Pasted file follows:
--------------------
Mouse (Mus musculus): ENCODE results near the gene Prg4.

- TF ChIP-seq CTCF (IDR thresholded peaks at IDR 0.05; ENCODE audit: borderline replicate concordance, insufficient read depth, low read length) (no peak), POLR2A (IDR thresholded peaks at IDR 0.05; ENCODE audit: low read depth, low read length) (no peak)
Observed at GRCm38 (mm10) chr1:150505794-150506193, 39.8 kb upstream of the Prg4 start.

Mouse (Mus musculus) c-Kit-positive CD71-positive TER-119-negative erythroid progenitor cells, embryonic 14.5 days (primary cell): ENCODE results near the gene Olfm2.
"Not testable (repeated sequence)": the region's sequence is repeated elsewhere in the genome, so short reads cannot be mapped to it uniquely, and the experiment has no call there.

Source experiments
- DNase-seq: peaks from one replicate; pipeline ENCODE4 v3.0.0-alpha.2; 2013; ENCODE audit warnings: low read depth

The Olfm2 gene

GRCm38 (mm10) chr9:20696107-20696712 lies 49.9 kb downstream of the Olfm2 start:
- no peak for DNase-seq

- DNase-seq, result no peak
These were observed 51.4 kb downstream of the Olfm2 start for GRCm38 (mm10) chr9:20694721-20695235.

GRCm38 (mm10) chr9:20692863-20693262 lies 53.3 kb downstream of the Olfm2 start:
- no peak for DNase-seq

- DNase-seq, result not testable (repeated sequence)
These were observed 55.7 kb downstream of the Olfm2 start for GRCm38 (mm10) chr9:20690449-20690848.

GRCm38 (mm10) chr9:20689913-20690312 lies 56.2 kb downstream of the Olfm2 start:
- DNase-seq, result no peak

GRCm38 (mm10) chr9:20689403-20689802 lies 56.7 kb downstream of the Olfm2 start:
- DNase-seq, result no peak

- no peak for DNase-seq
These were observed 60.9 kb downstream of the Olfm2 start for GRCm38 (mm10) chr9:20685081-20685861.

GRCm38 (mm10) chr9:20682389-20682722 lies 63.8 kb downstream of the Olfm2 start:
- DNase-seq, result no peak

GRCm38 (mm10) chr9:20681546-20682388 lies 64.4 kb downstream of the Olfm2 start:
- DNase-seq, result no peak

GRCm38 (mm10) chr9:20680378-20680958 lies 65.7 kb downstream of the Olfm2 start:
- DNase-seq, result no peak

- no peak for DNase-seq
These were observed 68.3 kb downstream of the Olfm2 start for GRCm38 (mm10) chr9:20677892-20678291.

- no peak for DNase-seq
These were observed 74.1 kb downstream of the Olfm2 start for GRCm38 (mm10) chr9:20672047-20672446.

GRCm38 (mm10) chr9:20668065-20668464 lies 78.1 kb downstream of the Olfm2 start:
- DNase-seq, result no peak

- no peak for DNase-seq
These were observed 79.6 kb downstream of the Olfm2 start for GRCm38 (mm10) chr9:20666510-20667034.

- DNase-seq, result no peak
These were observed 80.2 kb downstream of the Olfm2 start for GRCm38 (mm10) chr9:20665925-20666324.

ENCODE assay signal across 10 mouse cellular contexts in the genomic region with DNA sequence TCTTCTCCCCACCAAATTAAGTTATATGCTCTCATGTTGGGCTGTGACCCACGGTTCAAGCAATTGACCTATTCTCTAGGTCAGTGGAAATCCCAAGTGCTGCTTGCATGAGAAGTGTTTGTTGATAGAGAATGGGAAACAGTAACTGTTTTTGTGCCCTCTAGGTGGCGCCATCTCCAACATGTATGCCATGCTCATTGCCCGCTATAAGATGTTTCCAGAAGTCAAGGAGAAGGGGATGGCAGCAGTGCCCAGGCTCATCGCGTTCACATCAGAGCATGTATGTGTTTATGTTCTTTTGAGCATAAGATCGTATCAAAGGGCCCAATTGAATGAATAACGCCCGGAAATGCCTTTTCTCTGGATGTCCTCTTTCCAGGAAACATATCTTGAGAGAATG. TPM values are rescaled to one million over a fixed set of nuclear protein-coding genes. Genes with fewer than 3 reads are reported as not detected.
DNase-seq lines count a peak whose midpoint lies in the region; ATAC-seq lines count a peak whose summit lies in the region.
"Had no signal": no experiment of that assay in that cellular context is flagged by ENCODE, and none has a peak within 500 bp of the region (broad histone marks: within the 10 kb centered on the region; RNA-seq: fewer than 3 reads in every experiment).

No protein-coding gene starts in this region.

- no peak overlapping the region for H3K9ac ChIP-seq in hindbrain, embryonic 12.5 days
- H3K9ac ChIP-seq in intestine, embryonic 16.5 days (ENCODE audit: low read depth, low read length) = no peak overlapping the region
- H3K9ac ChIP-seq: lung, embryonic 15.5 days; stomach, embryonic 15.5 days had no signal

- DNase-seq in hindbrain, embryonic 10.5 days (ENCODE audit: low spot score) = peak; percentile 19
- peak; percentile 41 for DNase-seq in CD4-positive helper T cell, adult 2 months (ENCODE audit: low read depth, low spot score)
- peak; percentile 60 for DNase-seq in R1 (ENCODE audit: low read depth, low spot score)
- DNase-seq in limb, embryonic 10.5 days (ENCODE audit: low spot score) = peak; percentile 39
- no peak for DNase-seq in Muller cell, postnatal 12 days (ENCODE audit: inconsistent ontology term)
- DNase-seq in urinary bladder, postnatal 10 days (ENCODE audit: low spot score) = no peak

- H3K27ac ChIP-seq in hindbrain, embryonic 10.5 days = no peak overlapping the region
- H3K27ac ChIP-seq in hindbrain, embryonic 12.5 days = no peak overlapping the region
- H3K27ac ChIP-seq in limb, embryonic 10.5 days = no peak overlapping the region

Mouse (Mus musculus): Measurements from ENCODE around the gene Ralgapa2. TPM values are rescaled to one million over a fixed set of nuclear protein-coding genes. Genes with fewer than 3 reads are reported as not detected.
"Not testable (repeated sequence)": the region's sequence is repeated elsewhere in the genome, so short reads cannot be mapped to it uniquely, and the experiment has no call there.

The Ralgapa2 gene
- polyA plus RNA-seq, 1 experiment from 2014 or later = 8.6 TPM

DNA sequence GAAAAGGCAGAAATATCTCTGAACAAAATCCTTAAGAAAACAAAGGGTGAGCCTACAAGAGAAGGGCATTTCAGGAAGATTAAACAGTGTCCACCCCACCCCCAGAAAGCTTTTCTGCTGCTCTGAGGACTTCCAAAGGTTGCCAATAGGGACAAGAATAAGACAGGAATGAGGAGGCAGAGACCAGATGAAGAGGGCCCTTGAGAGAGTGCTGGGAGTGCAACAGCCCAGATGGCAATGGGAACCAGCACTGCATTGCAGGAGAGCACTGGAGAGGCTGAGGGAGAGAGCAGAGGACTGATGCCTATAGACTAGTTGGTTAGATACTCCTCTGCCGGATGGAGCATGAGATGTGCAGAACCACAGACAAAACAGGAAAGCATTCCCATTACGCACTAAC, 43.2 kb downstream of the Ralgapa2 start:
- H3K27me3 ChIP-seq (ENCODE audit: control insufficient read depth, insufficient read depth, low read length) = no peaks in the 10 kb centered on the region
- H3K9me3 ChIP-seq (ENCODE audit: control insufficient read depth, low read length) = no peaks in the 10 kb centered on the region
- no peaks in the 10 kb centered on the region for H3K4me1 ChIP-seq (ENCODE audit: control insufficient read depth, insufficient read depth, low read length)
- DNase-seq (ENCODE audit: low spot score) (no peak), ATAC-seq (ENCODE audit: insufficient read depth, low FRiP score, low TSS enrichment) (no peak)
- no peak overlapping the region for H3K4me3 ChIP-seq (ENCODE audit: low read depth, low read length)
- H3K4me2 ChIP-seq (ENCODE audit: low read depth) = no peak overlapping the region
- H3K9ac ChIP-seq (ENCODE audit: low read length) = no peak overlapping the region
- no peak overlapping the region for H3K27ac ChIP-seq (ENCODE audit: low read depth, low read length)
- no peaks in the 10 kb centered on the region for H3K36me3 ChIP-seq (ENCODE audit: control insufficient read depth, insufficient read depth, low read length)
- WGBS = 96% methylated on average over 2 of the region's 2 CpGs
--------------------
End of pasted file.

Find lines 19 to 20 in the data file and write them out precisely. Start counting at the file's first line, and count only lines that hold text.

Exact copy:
GRCm38 (mm10) chr9:20689403-20689802 lies 56.7 kb downstream of the Olfm2 start:
- DNase-seq, result no peak